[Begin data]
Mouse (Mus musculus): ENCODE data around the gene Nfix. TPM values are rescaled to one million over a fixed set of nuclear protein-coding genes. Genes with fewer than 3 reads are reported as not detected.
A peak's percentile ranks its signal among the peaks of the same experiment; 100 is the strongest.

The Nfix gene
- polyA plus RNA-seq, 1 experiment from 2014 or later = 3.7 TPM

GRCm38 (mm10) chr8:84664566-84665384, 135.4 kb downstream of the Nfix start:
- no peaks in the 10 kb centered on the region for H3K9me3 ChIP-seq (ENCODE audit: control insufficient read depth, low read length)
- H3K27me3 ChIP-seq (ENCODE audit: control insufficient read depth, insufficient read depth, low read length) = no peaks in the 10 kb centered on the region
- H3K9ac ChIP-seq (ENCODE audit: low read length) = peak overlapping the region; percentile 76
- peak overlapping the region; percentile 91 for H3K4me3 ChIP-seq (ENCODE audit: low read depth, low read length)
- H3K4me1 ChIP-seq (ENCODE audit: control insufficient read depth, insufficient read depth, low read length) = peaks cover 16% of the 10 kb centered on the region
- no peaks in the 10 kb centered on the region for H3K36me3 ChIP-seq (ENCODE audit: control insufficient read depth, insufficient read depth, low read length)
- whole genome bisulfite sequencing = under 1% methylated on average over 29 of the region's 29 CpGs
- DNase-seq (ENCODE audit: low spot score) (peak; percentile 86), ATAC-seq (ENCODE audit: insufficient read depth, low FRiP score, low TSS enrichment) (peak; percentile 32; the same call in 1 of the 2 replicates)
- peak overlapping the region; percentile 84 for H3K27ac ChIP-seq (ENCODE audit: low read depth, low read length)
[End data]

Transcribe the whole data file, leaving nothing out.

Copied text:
Mouse (Mus musculus): ENCODE data around the gene Nfix. TPM values are rescaled to one million over a fixed set of nuclear protein-coding genes. Genes with fewer than 3 reads are reported as not detected.
A peak's percentile ranks its signal among the peaks of the same experiment; 100 is the strongest.

The Nfix gene
- polyA plus RNA-seq, 1 experiment from 2014 or later = 3.7 TPM

GRCm38 (mm10) chr8:84664566-84665384, 135.4 kb downstream of the Nfix start:
- no peaks in the 10 kb centered on the region for H3K9me3 ChIP-seq (ENCODE audit: control insufficient read depth, low read length)
- H3K27me3 ChIP-seq (ENCODE audit: control insufficient read depth, insufficient read depth, low read length) = no peaks in the 10 kb centered on the region
- H3K9ac ChIP-seq (ENCODE audit: low read length) = peak overlapping the region; percentile 76
- peak overlapping the region; percentile 91 for H3K4me3 ChIP-seq (ENCODE audit: low read depth, low read length)
- H3K4me1 ChIP-seq (ENCODE audit: control insufficient read depth, insufficient read depth, low read length) = peaks cover 16% of the 10 kb centered on the region
- no peaks in the 10 kb centered on the region for H3K36me3 ChIP-seq (ENCODE audit: control insufficient read depth, insufficient read depth, low read length)
- whole genome bisulfite sequencing = under 1% methylated on average over 29 of the region's 29 CpGs
- DNase-seq (ENCODE audit: low spot score) (peak; percentile 86), ATAC-seq (ENCODE audit: insufficient read depth, low FRiP score, low TSS enrichment) (peak; percentile 32; the same call in 1 of the 2 replicates)
- peak overlapping the region; percentile 84 for H3K27ac ChIP-seq (ENCODE audit: low read depth, low read length)